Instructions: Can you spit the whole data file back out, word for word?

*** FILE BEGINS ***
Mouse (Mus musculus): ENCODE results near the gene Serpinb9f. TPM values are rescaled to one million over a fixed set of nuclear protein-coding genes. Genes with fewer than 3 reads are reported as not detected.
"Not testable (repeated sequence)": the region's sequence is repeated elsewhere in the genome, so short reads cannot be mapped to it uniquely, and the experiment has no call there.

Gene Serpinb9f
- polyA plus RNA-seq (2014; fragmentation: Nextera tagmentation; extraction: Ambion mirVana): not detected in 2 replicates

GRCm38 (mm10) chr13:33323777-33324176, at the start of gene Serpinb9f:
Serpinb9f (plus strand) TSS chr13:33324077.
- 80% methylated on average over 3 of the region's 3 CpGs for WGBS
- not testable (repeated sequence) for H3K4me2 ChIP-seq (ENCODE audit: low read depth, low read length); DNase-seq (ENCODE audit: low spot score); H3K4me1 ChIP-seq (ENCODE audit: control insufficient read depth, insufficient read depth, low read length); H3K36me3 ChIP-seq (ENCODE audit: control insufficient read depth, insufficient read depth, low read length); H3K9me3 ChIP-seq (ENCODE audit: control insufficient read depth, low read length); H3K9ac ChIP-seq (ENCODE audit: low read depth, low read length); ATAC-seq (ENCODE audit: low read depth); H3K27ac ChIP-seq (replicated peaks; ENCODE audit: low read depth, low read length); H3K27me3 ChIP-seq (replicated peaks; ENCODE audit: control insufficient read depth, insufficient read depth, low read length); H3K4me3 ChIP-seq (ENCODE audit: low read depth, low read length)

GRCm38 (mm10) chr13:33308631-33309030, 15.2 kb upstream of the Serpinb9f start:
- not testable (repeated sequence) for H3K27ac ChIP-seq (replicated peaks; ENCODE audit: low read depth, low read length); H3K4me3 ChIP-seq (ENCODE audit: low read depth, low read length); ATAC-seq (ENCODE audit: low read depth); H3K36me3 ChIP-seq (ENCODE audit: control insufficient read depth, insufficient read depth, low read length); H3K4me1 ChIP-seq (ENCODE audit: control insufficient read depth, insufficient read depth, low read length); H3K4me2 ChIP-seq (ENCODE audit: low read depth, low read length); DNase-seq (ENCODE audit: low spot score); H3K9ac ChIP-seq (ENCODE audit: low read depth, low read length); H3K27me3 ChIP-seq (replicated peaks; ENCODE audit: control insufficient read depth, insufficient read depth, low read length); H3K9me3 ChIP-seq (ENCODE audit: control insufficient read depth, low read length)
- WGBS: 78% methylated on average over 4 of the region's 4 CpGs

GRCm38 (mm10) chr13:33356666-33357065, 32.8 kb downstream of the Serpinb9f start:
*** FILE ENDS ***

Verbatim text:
Mouse (Mus musculus): ENCODE results near the gene Serpinb9f. TPM values are rescaled to one million over a fixed set of nuclear protein-coding genes. Genes with fewer than 3 reads are reported as not detected.
"Not testable (repeated sequence)": the region's sequence is repeated elsewhere in the genome, so short reads cannot be mapped to it uniquely, and the experiment has no call there.

Gene Serpinb9f
- polyA plus RNA-seq (2014; fragmentation: Nextera tagmentation; extraction: Ambion mirVana): not detected in 2 replicates

GRCm38 (mm10) chr13:33323777-33324176, at the start of gene Serpinb9f:
Serpinb9f (plus strand) TSS chr13:33324077.
- 80% methylated on average over 3 of the region's 3 CpGs for WGBS
- not testable (repeated sequence) for H3K4me2 ChIP-seq (ENCODE audit: low read depth, low read length); DNase-seq (ENCODE audit: low spot score); H3K4me1 ChIP-seq (ENCODE audit: control insufficient read depth, insufficient read depth, low read length); H3K36me3 ChIP-seq (ENCODE audit: control insufficient read depth, insufficient read depth, low read length); H3K9me3 ChIP-seq (ENCODE audit: control insufficient read depth, low read length); H3K9ac ChIP-seq (ENCODE audit: low read depth, low read length); ATAC-seq (ENCODE audit: low read depth); H3K27ac ChIP-seq (replicated peaks; ENCODE audit: low read depth, low read length); H3K27me3 ChIP-seq (replicated peaks; ENCODE audit: control insufficient read depth, insufficient read depth, low read length); H3K4me3 ChIP-seq (ENCODE audit: low read depth, low read length)

GRCm38 (mm10) chr13:33308631-33309030, 15.2 kb upstream of the Serpinb9f start:
- not testable (repeated sequence) for H3K27ac ChIP-seq (replicated peaks; ENCODE audit: low read depth, low read length); H3K4me3 ChIP-seq (ENCODE audit: low read depth, low read length); ATAC-seq (ENCODE audit: low read depth); H3K36me3 ChIP-seq (ENCODE audit: control insufficient read depth, insufficient read depth, low read length); H3K4me1 ChIP-seq (ENCODE audit: control insufficient read depth, insufficient read depth, low read length); H3K4me2 ChIP-seq (ENCODE audit: low read depth, low read length); DNase-seq (ENCODE audit: low spot score); H3K9ac ChIP-seq (ENCODE audit: low read depth, low read length); H3K27me3 ChIP-seq (replicated peaks; ENCODE audit: control insufficient read depth, insufficient read depth, low read length); H3K9me3 ChIP-seq (ENCODE audit: control insufficient read depth, low read length)
- WGBS: 78% methylated on average over 4 of the region's 4 CpGs

GRCm38 (mm10) chr13:33356666-33357065, 32.8 kb downstream of the Serpinb9f start: